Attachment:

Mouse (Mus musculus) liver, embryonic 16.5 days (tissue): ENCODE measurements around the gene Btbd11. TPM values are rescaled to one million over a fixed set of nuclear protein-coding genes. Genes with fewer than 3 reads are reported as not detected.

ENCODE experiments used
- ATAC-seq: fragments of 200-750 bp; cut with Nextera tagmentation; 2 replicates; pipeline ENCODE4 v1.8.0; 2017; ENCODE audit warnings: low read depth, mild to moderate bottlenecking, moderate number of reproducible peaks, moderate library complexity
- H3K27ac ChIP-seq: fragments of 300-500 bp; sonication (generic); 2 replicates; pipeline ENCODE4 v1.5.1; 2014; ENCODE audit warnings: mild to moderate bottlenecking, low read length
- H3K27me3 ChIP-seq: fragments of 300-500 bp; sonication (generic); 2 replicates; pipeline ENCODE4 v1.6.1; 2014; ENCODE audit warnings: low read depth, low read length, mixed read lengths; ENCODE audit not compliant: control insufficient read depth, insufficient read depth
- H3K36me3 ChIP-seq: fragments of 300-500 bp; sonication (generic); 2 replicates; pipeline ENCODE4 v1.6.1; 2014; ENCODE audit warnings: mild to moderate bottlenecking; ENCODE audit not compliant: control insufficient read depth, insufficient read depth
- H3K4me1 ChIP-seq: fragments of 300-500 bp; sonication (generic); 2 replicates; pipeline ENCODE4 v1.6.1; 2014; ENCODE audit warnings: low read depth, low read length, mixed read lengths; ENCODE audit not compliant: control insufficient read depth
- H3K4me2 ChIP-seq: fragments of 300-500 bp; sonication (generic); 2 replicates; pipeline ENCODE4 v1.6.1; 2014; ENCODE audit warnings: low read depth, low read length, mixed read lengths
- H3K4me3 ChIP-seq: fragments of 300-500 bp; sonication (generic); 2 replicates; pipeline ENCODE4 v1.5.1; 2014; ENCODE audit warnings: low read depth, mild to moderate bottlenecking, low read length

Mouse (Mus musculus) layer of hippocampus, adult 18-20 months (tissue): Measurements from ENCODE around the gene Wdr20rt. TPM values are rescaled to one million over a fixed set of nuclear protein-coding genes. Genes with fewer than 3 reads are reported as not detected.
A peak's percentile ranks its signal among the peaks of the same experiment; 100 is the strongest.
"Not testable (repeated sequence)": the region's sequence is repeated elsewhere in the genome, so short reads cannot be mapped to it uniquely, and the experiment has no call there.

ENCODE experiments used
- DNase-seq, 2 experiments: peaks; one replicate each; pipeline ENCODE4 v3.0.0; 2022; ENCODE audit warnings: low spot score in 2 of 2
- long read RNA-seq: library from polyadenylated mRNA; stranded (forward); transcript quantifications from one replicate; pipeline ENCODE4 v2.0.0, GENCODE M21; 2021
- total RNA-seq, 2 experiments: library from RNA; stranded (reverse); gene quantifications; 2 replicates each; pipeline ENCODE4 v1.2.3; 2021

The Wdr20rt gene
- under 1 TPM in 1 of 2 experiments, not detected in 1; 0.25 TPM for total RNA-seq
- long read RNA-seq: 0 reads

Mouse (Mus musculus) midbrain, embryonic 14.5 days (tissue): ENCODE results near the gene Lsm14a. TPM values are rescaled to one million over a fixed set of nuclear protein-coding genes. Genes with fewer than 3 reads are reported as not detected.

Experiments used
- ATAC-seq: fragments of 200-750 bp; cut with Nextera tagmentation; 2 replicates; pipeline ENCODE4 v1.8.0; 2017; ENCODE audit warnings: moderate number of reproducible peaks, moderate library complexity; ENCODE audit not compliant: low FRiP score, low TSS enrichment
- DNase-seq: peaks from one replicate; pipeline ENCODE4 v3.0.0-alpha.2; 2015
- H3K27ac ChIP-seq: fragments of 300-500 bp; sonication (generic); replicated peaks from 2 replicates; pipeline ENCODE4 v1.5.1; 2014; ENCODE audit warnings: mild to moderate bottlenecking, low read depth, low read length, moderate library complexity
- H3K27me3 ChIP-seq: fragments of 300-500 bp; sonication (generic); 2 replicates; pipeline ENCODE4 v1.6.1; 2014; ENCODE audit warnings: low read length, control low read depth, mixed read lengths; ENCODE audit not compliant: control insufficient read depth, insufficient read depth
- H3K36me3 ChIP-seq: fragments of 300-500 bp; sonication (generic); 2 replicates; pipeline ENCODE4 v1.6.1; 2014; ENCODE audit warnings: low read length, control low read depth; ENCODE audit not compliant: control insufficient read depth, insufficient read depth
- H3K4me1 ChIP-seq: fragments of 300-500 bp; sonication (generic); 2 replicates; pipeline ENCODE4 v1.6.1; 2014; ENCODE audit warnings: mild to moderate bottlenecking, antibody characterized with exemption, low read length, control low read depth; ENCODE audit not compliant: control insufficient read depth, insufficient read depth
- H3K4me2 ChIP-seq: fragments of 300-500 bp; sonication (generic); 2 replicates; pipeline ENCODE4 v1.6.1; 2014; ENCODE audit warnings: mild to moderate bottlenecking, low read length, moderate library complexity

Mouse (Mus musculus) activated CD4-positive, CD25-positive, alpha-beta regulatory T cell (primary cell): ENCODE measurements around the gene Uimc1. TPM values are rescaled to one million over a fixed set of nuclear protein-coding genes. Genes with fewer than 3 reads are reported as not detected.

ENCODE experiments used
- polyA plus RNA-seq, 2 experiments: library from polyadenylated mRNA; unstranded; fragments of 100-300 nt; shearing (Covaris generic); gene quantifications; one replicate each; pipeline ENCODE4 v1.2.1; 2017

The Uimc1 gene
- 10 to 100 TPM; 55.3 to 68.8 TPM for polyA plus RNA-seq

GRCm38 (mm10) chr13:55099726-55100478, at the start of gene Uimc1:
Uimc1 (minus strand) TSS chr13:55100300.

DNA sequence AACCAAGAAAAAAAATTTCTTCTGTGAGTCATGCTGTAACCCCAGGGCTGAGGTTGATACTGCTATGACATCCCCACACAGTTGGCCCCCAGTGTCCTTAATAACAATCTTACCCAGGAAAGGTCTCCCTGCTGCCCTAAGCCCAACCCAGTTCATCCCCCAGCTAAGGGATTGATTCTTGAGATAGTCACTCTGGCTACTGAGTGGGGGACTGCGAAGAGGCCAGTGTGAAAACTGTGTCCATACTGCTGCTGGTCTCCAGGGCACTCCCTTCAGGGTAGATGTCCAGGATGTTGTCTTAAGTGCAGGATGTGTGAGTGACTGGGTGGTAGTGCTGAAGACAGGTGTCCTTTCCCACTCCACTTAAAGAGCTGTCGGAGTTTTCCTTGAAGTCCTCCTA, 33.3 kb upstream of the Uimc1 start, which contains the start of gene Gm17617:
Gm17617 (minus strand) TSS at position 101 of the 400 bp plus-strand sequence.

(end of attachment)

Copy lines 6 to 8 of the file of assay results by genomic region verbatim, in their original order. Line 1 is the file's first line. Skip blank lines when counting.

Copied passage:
- H3K36me3 ChIP-seq: fragments of 300-500 bp; sonication (generic); 2 replicates; pipeline ENCODE4 v1.6.1; 2014; ENCODE audit warnings: mild to moderate bottlenecking; ENCODE audit not compliant: control insufficient read depth, insufficient read depth
- H3K4me1 ChIP-seq: fragments of 300-500 bp; sonication (generic); 2 replicates; pipeline ENCODE4 v1.6.1; 2014; ENCODE audit warnings: low read depth, low read length, mixed read lengths; ENCODE audit not compliant: control insufficient read depth
- H3K4me2 ChIP-seq: fragments of 300-500 bp; sonication (generic); 2 replicates; pipeline ENCODE4 v1.6.1; 2014; ENCODE audit warnings: low read depth, low read length, mixed read lengths